Submitted Date 09/15/2019

It seems to be more a matter of where you might be from as you what you might think a "real" cheesecake is. As time is going by, more and more places are only serving cheesecake with a graham cracker crust. But why?

I have never cared for a cheesecake to have a "crust" other than the natural "crust" that appears on the top of a real baked cheesecake.

Too many people today are only experienced with the type of cheesecake that primarily comes out of a box. You can not make real cheesecake from a mix! There's a little work involved, fresh ingredients and considerable baking time. Most of the old fashion recipes call for a least two hours at 300 degrees. The one that is made with this recipe took just over 3 hours at 300 degrees in a small gas oven.

The "Pennsylvania Dutch" or Amish styles of cheesecake is what my mother used to cook when I was a kid. The Jello brand of cheese whatever mix was something no one would eat in our household, knowing what the real stuff is.

Between the Mid-Atlantic and New England regions, there is much debate over which is a better cheesecake, New York Style or PA Dutch. Both of these couple hundred-year-old recipes do not have graham cracker crust, as neither do the older recipes from Europe and elsewhere around the world. It was somewhere back in the 1950s when a graham cracker crust was first used with a version of "cheesecake".

The original cheesecakes come from time-honored traditions that have been passed down from generation to generation for hundreds of years. The first recipe book written just for making cheesecakes dates back to the 5th century in Greece! There was a version of cheesecake that had a crust that was separately prepared and baked, however, it was not graham cracker.

There are dozens of nations with their many varieties of cheesecakes, most all of the recipes predating the Jello brand. And as far as cheesecake goes, using cream cheese is a fairly new thing too! Cream cheese was invented in 1872 in New York and first sold in the USA in the year 1880. It was called Philadelphia Brand Cream Cheese. In 1928 Kraft bought the company.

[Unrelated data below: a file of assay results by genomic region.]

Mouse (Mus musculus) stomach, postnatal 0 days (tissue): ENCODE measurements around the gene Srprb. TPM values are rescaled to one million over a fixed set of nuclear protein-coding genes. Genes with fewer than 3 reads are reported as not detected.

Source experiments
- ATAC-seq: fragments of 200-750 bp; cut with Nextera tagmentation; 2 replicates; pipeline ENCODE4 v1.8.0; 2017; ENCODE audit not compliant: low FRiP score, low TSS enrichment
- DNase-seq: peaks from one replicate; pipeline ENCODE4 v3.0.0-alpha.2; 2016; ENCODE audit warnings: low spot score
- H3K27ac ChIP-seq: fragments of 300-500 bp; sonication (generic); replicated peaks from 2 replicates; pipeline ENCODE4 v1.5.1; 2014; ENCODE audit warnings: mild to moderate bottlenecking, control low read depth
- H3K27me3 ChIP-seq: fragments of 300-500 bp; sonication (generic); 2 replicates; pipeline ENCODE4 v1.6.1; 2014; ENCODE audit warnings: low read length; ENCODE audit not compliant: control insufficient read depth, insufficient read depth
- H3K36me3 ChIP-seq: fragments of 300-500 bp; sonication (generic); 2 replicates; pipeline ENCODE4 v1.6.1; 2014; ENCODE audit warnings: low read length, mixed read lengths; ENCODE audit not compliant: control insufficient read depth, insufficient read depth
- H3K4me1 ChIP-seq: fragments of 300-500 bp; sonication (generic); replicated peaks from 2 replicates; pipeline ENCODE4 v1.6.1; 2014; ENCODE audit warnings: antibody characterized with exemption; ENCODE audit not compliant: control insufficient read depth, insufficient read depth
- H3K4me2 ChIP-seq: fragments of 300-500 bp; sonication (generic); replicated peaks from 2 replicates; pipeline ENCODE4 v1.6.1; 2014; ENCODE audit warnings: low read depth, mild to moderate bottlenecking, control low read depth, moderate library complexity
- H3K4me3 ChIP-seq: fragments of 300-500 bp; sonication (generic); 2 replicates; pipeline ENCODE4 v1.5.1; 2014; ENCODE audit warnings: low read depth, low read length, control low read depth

Two of the more "traditional" cheeses used for many European style cheesecakes is ricotta or cottage cheese. Cheesecakes do not have to be sweet or eaten as a dessert. You might not have thought of it until now, but a quiche is fundamentally a savory cheesecake.

Back in the 1990s, I used to travel by van all over the Mid Atlanta and New England areas and I was always seeking out the best little, hole in the wall type restaurants with a killer menu. I started to seek out the best homemade cheesecakes as well and learned over time that my most favorite cheesecakes were being found in New Jersey, Pennsylvania, and New York. Each has subtle differences.

The PA Dutch or Amish style has a texture to the cheese that is a little shall I say a bit crumbly. It is not as smooth as a New York style or a New Jersey style cheesecake. The very best chocolate cheesecake I ever ate was made in a diner in New Jersey. (But chocolate cheesecake is another recipe to try later and review.)

Amish style cheesecake

One thing that I sorely miss not living in or traveling to the Mid Atlanta and New England areas are the diners. Once you learn what those diners are like, the other so-called diners just friggin' suck, like all of those west of Mississippi. The East Coast diners have a couple of hundred meals and items on their menus, always fresh seafood specials, a salad bar is usually included with your meal along with soup and many times a dessert. The soup of the day for Thursday almost always no matter which diner you go to is split pea, with homemade croutons. These diners are where I could look forward to having a great four-course meal for a very reasonable price, any time day or night. Plus, they would all have homemade cheesecake.